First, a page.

5. Remove the lid, stir in the mustard, and then toss the shredded lettuce over the chicken, letting it wilt in the hot sauce for a couple of minutes.
  6. Scatter the chopped tarragon over the casserole and take the steamily fragrant pot to the table with quiet pride.
  1. Heat the oil in a large, wide casserole that comes with a lid (and can be taken to the table) and add the pancetta cubes (or lardons or bacon), cooking them until they begin to give off their juices and start to colour.
  2. Add the chicken thighs (skin-side down if yours have skin), tossing the pancetta cubes on top of the meat (to stop the pancetta burning and to make space) as you put the poultry in the pan, and cook for about 5 minutes over a medium heat.
  3. Turn the thighs over and tip in the prepared leek, celery and garlic. Season with the dried tarragon, salt and pepper, then stir everything around a bit, letting it cook for another 5 minutes.
  4. Pour in the cider, then sprinkle in the frozen peas. Bring the pan to a boil then cover, turn down to a very gentle heat and cook for 40 minutes. Do check after 30, though, to see if the chicken is cooked through, and if you are disobeying me and going boneless, then 20 minutes should do it.
  5. Remove the lid, stir in the mustard, and then toss the shredded lettuce over the chicken, letting it wilt in the hot sauce for a couple of minutes.
  6. Scatter the chopped tarragon over the casserole and take the steamily fragrant pot to the table with quiet pride.

Additional Information

MAKE AHEAD NOTE

The chicken, without lettuce, can be cooked 1 day ahead. Transfer to non-metallic bowl, then cool, cover and refrigerate as quickly as possible. To reheat, return to casserole dish, cover and reheat gently, for around 20 minutes, until chicken is piping hot all way through. Add a little water or chicken stock if pan becomes too dry. Add the lettuce and continue as directed in recipe.

FREEZE NOTE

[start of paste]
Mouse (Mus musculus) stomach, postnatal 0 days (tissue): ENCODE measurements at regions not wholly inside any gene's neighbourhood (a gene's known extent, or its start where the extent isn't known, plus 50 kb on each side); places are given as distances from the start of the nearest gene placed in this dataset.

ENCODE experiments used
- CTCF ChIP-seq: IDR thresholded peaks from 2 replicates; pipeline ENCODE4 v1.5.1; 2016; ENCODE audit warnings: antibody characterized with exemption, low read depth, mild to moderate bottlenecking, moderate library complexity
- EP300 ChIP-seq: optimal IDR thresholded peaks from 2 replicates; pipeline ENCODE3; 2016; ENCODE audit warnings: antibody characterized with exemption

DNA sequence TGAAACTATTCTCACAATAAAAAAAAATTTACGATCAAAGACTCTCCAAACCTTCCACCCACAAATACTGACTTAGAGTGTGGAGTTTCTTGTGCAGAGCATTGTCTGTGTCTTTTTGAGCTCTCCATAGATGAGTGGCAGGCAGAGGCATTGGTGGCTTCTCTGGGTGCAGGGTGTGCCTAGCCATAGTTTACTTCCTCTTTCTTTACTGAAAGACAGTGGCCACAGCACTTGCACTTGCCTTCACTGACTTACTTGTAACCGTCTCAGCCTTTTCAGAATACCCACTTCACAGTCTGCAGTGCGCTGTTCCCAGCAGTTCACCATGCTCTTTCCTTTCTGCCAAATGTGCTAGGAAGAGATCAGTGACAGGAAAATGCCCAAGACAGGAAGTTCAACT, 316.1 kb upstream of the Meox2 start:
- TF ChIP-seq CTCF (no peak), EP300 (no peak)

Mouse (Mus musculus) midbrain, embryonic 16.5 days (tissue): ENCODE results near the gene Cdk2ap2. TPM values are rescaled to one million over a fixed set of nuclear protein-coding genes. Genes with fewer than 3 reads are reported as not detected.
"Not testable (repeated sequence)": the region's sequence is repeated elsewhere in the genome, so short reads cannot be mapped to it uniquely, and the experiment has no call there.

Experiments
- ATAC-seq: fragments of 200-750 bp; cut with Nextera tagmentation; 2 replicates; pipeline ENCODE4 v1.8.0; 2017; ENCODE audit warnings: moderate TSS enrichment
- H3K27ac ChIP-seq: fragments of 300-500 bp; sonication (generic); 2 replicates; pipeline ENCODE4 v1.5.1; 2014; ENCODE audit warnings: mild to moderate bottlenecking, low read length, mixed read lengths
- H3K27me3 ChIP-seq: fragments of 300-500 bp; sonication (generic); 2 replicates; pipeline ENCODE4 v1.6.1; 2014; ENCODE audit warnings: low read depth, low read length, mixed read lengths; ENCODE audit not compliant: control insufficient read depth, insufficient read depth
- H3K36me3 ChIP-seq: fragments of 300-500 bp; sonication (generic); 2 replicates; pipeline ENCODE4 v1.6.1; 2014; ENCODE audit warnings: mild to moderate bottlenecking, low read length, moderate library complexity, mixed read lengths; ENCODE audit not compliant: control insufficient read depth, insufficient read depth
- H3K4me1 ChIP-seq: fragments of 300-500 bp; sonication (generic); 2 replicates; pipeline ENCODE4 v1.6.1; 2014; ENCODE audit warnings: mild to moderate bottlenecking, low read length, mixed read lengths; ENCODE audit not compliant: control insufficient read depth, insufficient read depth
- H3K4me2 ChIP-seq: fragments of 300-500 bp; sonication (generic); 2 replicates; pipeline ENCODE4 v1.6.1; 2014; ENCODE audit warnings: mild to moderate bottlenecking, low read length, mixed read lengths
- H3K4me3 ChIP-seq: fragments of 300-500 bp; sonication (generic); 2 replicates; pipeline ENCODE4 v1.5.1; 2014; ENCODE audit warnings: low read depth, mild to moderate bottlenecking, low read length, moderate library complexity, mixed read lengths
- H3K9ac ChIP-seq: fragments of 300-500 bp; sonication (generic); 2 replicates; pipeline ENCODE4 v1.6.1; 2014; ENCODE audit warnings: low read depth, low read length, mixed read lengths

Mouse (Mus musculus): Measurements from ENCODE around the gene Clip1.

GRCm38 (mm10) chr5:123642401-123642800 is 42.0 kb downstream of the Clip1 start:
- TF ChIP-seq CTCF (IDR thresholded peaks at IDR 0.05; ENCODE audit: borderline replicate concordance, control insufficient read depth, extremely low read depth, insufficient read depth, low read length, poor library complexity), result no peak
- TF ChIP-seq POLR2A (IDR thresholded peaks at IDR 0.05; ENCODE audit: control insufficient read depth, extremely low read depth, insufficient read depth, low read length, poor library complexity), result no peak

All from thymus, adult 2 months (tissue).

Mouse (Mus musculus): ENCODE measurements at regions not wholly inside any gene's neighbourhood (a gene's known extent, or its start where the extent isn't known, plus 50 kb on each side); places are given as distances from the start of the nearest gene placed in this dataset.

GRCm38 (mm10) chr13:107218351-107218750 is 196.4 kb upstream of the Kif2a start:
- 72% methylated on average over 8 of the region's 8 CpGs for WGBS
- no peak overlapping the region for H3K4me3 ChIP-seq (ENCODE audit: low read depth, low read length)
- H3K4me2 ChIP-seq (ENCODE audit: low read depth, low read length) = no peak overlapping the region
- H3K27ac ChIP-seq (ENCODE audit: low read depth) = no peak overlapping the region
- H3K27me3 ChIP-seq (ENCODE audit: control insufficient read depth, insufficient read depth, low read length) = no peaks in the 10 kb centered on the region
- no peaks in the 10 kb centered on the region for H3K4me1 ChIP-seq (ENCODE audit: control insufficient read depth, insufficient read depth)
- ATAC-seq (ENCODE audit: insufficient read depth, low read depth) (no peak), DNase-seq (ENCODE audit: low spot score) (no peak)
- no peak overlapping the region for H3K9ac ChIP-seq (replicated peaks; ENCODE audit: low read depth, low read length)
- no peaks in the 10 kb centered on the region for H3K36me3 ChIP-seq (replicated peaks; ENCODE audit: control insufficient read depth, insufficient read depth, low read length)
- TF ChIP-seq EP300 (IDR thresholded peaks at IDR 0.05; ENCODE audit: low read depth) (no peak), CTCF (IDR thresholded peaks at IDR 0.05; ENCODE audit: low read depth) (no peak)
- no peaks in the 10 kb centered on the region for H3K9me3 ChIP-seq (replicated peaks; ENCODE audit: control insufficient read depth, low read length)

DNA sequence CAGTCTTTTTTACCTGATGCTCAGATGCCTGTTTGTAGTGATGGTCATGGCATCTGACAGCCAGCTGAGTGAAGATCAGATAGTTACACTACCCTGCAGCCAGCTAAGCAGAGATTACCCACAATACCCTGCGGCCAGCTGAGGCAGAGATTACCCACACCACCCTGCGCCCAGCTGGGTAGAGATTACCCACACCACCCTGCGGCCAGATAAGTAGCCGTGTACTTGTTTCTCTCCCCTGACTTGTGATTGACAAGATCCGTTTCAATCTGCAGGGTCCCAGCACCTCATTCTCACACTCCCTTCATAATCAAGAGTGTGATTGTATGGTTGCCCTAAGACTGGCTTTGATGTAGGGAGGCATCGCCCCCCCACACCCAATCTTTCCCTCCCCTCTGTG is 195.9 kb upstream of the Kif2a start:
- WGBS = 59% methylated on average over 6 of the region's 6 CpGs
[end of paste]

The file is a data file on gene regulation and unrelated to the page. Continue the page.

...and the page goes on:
Cook and cool the chicken as above, then freeze in airtight container for up to 3 months. Defrost overnight in fridge and reheat as above.

MAKE AHEAD NOTE

The chicken, without lettuce, can be cooked 1 day ahead. Transfer to non-metallic bowl, then cool, cover and refrigerate as quickly as possible. To reheat, return to casserole dish, cover and reheat gently, for around 20 minutes, until chicken is piping hot all way through. Add a little water or chicken stock if pan becomes too dry. Add the lettuce and continue as directed in recipe.

FREEZE NOTE

Cook and cool the chicken as above, then freeze in airtight container for up to 3 months. Defrost overnight in fridge and reheat as above.

Tell us what you think

What 3 Others have said

  • Made this for Dinner last night and it was a big hit. Even though it is not Spring in Oz, I added some Cannelli beans to give it a more Autumn twist. lol

    Posted by Khiera on 22nd March 2016
  • Absolutely brilliant. Ended up mixing up different turkey meats as each family member has their own preference; replaced tarragon with some other fresh herbs and it turned out marvelous. Thank you!

    Posted by mag07 on 18th March 2015
  • Made this for lunch today and it was delicious--subtly flavoured and nourishing. Wasn't sure what to serve it with, so made the following tweak: reduced chicken to eight pieces, and (keeping with the spring theme) added half a dozen diced new potatoes with the peas. There was plenty of juice to go round. Shall definitely be making this again!

    Posted by Fan in Japan on 11th May 2014